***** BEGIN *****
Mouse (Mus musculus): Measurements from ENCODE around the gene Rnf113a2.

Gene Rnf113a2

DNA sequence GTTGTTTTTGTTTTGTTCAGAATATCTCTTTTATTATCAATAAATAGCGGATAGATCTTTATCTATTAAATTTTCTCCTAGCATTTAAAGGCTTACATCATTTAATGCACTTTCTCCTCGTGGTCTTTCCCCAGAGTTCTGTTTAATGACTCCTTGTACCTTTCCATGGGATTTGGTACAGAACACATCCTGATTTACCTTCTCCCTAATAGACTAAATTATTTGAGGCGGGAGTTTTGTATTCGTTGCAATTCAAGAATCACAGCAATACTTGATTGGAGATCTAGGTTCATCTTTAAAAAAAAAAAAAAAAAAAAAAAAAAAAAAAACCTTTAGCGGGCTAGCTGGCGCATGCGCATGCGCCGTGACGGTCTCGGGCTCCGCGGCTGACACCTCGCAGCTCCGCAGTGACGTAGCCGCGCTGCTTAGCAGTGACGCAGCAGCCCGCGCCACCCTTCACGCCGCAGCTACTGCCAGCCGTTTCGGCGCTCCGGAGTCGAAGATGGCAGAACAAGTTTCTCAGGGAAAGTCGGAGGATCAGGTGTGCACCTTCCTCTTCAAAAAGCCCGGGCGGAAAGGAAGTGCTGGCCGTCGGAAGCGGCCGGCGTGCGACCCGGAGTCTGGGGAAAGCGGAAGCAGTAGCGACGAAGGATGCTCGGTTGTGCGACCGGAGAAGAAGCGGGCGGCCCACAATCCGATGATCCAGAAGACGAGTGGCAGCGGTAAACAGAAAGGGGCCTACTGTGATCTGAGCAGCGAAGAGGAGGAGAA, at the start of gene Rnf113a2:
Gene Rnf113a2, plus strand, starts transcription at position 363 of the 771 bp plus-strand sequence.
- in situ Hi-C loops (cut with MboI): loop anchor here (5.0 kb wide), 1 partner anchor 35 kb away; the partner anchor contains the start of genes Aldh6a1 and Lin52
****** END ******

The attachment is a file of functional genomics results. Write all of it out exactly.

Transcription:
Mouse (Mus musculus): Measurements from ENCODE around the gene Rnf113a2.

Gene Rnf113a2

DNA sequence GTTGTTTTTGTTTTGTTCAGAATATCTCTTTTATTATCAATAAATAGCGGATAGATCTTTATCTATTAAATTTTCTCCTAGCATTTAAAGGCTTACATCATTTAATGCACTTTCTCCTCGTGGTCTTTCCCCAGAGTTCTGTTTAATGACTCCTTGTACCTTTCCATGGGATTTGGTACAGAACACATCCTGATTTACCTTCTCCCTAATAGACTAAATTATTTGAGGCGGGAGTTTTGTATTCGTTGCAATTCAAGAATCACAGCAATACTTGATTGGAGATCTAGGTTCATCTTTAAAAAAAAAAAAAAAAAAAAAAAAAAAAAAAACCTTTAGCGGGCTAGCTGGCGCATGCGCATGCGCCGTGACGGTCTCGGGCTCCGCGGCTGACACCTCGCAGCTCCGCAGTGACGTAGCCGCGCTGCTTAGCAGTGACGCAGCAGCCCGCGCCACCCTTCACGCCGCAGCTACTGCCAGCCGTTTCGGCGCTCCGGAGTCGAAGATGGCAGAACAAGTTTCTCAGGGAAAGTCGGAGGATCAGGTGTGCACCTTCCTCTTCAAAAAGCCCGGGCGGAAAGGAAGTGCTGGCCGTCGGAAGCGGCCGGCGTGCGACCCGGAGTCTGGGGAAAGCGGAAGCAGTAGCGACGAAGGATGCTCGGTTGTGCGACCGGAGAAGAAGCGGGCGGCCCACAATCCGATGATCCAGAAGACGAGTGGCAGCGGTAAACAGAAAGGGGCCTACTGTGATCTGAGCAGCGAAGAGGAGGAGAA, at the start of gene Rnf113a2:
Gene Rnf113a2, plus strand, starts transcription at position 363 of the 771 bp plus-strand sequence.
- in situ Hi-C loops (cut with MboI): loop anchor here (5.0 kb wide), 1 partner anchor 35 kb away; the partner anchor contains the start of genes Aldh6a1 and Lin52